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3. You might even need a vaccine passport to work

Not travelling or even going out to live events? You might still need a vaccine passport, as some firms may soon require their employees to be vaccinated.

In the UK, one plumbing firm told the BBC it would require staff to get the jab and may not keep on those who don’t comply. The UK’s justice secretary, Robert Buckland, has said companies will be able to demand that all new staff are vaccinated, as long as this is written in their contracts.

For existing employees, however, it is unlikely firms will be able to make such demands. Vaccination requirements, if enforced, could lead to costly unfair dismissal and discrimination claims relating to disability, religious belief or because the employee is pregnant.

Employment lawyers say exceptions might only be for those for whom vaccination is ‘critical’, such as care home workers or people in jobs involving a lot of overseas travel.

4. Vaccine passports are already here

Every government is weighing up the merits of vaccine passports, and some have even started handing them out. As well as Israel’s ‘green badge’, which allows vaccinated citizens to access certain services, a handful of other countries around the world have also started issuing certificates that could soon allow those who have had the jab to travel abroad.

In Iceland, citizens who had had two doses of the vaccine are now eligible for a certificate, while in Denmark, vaccinated travellers can now print one off the government’s website to show they have had their jabs. The country also plans to launch a smartphone app that can be shown at passport checks to prove vaccination status. Bahrain, meanwhile, has launched its own BeAware app that contains a QR code linked to its national vaccine register.

Of course, things get a bit trickier when it comes to international travel. Right now, there is no widely recognised vaccine ‘passport’ that you can flash whenever anyone asks you to prove you’ve been vaccinated. Each country either has its own requirements as to what constitutes proof of vaccination, or hasn’t made it clear what counts. So unless your country has officially launched its own vaccine passport, the best advice is to hold on to whatever documentation you receive when you get the jab, and hope that it does the trick.

However, a range of companies and institutions are now working on developing a global ‘vaccine passport’. The International Air Transport Association (IATA) has launched its own Travel Pass Initiative that would allow travellers to store vaccine and testing details on a digital app. There’s also the CommonPass, a similar idea from Swiss nonprofit The Commons Project and the World Economic Forum.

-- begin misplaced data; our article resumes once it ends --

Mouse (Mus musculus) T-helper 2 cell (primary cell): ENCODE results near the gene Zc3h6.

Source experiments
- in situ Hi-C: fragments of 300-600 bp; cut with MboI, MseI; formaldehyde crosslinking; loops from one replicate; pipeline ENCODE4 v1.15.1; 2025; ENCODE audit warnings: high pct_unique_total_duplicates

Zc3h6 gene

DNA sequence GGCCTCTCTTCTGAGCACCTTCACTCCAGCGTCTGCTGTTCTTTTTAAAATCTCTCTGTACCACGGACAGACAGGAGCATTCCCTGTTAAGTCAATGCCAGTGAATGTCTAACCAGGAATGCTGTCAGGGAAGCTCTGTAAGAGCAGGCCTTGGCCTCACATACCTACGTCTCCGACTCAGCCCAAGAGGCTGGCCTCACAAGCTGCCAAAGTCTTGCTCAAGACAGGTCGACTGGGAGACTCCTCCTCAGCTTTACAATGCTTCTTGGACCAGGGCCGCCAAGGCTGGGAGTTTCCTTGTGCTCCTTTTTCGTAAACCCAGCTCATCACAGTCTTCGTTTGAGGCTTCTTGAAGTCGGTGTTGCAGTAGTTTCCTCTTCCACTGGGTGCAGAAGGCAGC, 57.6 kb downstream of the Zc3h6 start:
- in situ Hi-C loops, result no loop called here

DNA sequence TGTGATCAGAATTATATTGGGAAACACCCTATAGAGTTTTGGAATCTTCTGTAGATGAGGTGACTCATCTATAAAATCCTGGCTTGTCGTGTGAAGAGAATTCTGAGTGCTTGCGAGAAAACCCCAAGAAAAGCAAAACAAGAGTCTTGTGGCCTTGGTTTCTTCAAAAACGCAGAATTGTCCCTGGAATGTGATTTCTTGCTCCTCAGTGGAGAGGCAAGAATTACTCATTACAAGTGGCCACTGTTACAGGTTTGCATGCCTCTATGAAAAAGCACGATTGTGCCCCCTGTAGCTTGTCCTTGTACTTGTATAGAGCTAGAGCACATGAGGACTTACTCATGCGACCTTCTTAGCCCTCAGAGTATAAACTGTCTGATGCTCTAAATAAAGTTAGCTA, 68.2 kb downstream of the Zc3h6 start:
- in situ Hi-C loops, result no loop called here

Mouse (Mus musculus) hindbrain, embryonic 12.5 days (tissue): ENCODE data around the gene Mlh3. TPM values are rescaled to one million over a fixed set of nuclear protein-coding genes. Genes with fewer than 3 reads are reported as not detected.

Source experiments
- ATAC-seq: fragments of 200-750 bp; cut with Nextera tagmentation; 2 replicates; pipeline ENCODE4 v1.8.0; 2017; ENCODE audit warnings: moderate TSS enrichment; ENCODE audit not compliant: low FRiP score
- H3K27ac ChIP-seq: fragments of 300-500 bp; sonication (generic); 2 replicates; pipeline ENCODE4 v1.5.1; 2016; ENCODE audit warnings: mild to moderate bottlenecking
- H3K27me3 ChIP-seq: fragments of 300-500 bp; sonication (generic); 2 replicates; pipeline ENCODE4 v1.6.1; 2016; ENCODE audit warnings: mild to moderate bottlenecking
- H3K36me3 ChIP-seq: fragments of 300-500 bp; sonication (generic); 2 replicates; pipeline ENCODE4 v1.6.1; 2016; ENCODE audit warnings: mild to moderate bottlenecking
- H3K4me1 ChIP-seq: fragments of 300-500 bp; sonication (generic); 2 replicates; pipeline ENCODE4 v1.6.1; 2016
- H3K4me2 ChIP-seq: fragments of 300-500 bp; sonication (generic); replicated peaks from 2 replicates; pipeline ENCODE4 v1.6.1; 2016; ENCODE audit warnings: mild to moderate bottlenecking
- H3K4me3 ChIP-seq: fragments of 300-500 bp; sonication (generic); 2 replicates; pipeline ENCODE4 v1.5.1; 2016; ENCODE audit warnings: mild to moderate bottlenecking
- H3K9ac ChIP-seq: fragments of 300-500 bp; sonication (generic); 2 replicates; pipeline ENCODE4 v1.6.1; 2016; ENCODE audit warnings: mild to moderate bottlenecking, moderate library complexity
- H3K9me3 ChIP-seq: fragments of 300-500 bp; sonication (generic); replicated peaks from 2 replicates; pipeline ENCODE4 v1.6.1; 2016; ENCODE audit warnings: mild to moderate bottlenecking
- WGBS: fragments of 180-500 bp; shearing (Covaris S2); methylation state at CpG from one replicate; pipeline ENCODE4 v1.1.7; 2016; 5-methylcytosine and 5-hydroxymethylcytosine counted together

The challenge for any international ‘vaccine passport’ is to create a system that is easy to use and protects travellers’ data, but will also allow them to navigate a complex, ever-changing tangle of rules and restrictions across the world.

Because this is going to take a while to work out, it may well be the case that certain countries (or groups of countries) instead strike individual agreements with each other to allow mutual travel for vaccinated travellers.

For example, the Greek prime minister, Kyriakos Mitsotakis, has urged the European Commission to create a vaccination certification programme that would allow freedom of travel within the EU for those who have had the jab.

Meanwhile, Hawaii is working on its own ‘vaccine passport’ system that could allow fully vaccinated travellers from elsewhere in the US to travel there as early as May. And the Spanish islands of Majorca and Ibiza are urging the Spanish government to set up a pilot ‘vaccine passport’ scheme to lure back British travellers.

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5. …and they’re already causing an ethical ruckus

Yep, there are some seriously crunchy ethical problems to tackle here. The Israeli ‘green badge’ system has already proved controversial, because it discriminates between those who have and have not had a vaccine. Some argue that it creates a two-tier society, and that it overlooks the fact that some people might be advised not to get the jab for legitimate medical reasons, such as certain allergies, immune-system illnesses or pregnancy. That’s not to mention the fact that vaccination is not a legal requirement in Israel, and it’s up to the individual to choose whether they get immunised.

In the UK too, the government has said that there are ‘ethical issues’ about the role of government ‘banning’ people from going to the theatre or live music venues. Those issues will be addressed in an official report, due in the coming months.

The same debate is likely to play out in countries around the world throughout 2021. But despite that, even governments without a strong authoritarian streak may well see the introduction of local ‘passports’ as one way of boosting vaccine uptake in the long run – albeit one that comes at the expense of some personal freedoms.

There’s plenty of uncertainty around vaccine passports still, but one thing is clear: those who opt out of the vaccine risk being denied a whole lot of fun this year.

Find out more about the return of concerts